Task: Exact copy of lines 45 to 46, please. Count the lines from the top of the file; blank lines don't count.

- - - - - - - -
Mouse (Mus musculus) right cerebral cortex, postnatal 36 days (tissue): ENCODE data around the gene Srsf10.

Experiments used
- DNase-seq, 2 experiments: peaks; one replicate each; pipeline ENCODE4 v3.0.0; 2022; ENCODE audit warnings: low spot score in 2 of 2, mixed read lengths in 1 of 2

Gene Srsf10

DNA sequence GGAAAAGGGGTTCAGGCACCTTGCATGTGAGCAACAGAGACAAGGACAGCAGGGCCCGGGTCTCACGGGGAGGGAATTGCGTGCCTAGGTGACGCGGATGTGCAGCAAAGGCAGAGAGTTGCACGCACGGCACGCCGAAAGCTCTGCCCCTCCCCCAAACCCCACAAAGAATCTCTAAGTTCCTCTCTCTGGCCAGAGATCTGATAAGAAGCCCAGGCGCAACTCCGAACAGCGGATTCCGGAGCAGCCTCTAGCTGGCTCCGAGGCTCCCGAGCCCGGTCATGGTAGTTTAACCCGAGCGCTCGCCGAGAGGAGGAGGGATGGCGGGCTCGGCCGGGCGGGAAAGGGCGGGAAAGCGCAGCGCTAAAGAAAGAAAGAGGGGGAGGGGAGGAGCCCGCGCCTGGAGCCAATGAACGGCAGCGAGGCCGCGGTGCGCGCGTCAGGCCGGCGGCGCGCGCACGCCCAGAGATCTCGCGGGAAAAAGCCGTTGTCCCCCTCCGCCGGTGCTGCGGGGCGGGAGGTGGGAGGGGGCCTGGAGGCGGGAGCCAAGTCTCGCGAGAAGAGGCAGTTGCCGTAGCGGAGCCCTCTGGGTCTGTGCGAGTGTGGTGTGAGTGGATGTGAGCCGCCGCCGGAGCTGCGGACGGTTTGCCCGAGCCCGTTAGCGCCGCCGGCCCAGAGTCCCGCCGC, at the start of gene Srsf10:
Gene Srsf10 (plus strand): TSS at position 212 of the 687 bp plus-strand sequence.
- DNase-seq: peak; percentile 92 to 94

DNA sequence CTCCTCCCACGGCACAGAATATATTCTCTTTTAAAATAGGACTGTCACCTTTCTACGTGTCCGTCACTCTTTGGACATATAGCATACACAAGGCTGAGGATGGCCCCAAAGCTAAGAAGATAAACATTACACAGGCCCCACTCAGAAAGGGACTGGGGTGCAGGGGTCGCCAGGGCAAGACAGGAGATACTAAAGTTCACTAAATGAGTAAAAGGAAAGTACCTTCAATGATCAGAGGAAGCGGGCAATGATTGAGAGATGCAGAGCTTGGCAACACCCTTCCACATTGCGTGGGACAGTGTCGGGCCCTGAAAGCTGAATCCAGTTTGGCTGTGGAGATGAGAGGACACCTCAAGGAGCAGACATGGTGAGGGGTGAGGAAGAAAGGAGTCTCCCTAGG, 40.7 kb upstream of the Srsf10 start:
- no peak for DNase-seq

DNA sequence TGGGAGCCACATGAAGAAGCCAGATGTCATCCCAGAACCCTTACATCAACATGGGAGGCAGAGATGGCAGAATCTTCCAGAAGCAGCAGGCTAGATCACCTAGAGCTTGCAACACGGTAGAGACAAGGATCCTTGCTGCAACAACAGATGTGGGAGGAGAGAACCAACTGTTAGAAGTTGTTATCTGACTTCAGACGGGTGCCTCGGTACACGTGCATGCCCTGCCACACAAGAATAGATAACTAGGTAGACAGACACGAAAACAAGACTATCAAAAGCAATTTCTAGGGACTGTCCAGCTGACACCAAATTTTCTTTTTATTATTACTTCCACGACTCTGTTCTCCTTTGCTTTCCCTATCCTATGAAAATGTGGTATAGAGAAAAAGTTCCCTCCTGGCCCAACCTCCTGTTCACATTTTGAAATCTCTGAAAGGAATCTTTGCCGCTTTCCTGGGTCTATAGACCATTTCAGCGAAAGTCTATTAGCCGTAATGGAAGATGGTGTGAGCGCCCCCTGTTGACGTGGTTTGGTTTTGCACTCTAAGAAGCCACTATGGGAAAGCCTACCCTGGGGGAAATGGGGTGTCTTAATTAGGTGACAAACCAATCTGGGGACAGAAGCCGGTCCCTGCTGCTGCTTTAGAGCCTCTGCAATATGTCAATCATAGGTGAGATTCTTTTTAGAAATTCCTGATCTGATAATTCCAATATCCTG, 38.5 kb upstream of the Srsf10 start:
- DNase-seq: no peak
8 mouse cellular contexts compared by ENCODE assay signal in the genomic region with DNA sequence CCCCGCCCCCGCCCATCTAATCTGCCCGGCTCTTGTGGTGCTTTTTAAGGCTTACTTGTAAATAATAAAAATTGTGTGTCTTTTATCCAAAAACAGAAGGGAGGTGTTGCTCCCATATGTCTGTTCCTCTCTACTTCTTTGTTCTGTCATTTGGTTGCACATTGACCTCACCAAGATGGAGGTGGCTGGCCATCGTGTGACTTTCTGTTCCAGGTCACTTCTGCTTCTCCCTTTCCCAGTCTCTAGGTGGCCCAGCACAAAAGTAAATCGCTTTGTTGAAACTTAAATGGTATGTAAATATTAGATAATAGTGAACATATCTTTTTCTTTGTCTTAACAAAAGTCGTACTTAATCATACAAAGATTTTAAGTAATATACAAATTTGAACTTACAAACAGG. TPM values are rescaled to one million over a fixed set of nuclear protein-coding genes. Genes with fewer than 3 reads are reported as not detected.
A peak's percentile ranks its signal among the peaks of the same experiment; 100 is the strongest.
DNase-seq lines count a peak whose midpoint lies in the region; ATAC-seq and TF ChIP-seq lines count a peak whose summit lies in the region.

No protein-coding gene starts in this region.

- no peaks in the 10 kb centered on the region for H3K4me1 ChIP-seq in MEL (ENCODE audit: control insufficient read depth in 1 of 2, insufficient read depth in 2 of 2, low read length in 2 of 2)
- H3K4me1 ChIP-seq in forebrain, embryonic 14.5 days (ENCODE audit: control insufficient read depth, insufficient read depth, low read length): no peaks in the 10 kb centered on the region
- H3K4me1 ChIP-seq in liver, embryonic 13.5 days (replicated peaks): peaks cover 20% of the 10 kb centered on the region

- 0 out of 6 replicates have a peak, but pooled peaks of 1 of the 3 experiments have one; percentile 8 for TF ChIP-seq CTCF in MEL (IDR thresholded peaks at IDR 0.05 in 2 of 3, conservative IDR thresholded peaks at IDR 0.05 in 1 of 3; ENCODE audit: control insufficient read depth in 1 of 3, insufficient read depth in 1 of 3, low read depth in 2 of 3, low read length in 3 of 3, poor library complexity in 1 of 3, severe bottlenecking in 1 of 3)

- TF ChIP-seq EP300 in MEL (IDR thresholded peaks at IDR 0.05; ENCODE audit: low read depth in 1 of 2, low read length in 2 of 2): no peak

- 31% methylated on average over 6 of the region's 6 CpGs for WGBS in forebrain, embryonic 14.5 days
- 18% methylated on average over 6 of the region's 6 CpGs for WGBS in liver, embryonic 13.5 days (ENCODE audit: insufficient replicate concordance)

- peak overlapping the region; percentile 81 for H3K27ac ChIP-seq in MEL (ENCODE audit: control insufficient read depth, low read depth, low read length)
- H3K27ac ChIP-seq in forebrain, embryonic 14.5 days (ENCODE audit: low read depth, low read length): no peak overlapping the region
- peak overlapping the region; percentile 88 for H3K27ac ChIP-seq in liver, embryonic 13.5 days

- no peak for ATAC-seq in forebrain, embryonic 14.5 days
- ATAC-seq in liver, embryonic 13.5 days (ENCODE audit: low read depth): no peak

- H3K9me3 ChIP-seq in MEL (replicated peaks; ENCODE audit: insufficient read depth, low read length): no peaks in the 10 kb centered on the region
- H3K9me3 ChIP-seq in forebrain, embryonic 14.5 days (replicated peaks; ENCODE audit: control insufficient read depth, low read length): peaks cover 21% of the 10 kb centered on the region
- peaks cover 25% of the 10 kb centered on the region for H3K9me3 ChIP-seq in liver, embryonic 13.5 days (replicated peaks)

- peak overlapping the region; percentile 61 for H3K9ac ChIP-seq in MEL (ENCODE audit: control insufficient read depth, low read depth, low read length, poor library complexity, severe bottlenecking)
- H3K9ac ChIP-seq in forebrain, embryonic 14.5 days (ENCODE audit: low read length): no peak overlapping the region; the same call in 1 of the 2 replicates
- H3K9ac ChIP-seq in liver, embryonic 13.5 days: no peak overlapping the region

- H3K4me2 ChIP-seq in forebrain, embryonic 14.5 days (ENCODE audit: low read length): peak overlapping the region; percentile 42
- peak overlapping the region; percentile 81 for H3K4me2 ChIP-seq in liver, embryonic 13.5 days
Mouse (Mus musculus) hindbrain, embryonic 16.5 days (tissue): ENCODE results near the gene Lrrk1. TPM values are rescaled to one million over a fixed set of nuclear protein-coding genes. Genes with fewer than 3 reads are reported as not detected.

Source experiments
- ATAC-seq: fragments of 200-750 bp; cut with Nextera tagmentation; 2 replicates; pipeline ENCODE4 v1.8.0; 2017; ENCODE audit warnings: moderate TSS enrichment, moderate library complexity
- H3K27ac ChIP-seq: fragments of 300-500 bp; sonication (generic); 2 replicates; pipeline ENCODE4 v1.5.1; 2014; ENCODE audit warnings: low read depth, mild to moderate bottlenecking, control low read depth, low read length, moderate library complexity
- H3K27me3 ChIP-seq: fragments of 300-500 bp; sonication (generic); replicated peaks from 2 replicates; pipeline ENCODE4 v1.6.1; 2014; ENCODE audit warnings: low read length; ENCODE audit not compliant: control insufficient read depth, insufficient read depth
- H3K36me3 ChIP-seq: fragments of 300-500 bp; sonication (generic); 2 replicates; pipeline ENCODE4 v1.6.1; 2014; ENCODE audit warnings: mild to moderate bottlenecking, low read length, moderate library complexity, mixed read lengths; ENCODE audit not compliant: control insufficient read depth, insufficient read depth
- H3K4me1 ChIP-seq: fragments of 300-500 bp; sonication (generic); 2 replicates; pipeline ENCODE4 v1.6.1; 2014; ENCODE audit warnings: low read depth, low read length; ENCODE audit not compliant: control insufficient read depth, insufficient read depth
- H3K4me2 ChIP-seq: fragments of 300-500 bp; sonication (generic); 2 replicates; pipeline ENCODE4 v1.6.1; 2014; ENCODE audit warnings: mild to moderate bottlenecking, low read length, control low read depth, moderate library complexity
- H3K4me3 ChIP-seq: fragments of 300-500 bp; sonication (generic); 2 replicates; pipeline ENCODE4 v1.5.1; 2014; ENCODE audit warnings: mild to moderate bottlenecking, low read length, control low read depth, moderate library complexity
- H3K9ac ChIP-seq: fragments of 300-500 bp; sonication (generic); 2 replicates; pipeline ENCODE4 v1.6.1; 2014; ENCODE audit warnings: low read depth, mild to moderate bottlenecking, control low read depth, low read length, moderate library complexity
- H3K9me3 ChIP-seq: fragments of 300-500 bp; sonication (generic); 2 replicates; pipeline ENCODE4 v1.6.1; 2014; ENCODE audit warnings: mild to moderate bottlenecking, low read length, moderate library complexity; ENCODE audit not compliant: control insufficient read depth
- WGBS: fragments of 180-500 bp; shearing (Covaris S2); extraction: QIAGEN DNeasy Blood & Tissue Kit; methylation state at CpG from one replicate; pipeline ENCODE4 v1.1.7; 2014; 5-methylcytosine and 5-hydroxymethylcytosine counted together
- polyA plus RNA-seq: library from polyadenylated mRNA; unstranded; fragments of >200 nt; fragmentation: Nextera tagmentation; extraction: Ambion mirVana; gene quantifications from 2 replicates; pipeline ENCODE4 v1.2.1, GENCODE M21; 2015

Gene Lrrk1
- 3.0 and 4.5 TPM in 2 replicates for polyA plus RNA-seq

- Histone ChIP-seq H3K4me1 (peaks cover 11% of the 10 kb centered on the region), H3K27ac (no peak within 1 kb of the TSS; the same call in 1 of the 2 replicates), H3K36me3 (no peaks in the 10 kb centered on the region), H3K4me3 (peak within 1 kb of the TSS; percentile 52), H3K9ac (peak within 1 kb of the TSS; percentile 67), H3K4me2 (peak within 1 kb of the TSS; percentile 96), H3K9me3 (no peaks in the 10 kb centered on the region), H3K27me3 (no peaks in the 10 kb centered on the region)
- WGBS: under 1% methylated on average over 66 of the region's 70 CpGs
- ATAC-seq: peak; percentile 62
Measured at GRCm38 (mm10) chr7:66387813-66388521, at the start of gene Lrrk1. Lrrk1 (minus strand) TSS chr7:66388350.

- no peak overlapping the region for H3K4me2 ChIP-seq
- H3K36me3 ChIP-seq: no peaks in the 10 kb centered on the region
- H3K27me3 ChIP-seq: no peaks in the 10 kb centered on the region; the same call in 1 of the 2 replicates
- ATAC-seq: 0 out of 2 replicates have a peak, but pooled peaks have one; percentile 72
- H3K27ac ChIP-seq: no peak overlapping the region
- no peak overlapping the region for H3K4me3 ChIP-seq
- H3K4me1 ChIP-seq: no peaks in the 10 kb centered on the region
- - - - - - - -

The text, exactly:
- H3K9ac ChIP-seq: fragments of 300-500 bp; sonication (generic); 2 replicates; pipeline ENCODE4 v1.6.1; 2014; ENCODE audit warnings: low read depth, mild to moderate bottlenecking, control low read depth, low read length, moderate library complexity
- H3K9me3 ChIP-seq: fragments of 300-500 bp; sonication (generic); 2 replicates; pipeline ENCODE4 v1.6.1; 2014; ENCODE audit warnings: mild to moderate bottlenecking, low read length, moderate library complexity; ENCODE audit not compliant: control insufficient read depth